I.D. by Emma Rios
Emma Rios’ I.D. is a graphic story with a good premise, and some flashes of excellent artwork, but overall the illustration style didn’t work for me, while the characters and plot weren’t developed enough for my liking.
It begins with a trio of seemingly mismatched people conversing in a coffeeshop, and one of those aforementioned flashes of brilliance come via the page after we see a pull-back view of the three at their table. The next page is a series of fifteen close up of eyes, fingers, hands, and coffee cups conveying in wonderfully expressive and economic fashion the discomfort these three feel.
It turns out that discomfort comes from the three (Noa, Charlotte, Mike) being newly met thanks to all of them contemplating a full body transplant for reasons of their own. The work, originally done as several serialized graphics and now collected into a single book, follows the three as they bond over the impending operation, learn the details in a scene set in the medical center, and then post-op as well, all it set in a near-future on a semi-terraformed Mars against a backdrop of class/labor violence, including some that suddenly interrupt their conversation.
The first thing readers will notice is Rios’ use of a red palette throughout. This I’d argue works better in concept than execution. Conceptually it’s a nice connection both to the setting (the red of Mars) and the plot (red being a color so viscerally associated with the body). Execution-wise, I found it muddied the action (though this might have been an issue regardless of the color), sometimes to the point of making it very difficult to tell who was doing what. On the other hand, the use of varied angles of points-of-view was a plus with regard to the artwork.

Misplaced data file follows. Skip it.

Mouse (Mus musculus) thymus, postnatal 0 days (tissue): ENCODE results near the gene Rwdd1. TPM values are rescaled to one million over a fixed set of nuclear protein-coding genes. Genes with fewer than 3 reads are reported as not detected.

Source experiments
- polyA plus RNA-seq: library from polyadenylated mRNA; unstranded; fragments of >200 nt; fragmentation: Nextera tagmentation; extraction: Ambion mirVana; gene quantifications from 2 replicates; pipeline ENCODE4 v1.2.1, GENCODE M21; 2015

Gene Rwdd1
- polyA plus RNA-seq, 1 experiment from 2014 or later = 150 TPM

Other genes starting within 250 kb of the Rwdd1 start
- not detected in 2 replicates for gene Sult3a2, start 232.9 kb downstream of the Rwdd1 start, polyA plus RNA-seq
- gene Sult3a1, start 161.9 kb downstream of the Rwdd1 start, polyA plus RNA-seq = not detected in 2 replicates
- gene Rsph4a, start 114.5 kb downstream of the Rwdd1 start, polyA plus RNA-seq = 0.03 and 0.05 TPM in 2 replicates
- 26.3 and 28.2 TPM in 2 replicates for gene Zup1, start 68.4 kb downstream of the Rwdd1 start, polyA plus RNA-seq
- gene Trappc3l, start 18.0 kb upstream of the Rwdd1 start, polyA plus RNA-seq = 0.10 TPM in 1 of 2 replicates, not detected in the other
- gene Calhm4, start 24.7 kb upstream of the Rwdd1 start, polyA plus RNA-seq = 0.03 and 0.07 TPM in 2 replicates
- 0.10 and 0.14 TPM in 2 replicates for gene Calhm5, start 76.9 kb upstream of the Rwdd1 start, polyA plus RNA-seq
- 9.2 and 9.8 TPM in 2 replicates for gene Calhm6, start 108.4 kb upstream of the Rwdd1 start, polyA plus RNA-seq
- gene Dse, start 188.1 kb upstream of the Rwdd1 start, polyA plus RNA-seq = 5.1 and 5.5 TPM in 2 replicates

The story bogs down in some clunky exposition at times. The first conversation feels a little forced, and the scene set in the med center, basically a presentation on the process by the lead scientist, is tech/exposition heavy.
My biggest two issues with I.D., though, were plot and characters. Plot-wise, the story feels thin as it is, but mostly just ends, I thought, far too abruptly. With such a strong premise, Rios had much more room to develop the primary story more fully, as well as the background, which basically just gets dropped and lost in the shuffle. The brevity of I.D. also hurts character development. The characters have some complexity to them, some twists and turns and revelations, but it all happens too fast and is declaimed rather than unfolding.
Thanks to the issues with plot, character, and art therefore, I can’t recommend I.D. But given I.D.’s strong premise and interesting ideas artistically, I plan to check out Rios’ next work regardless.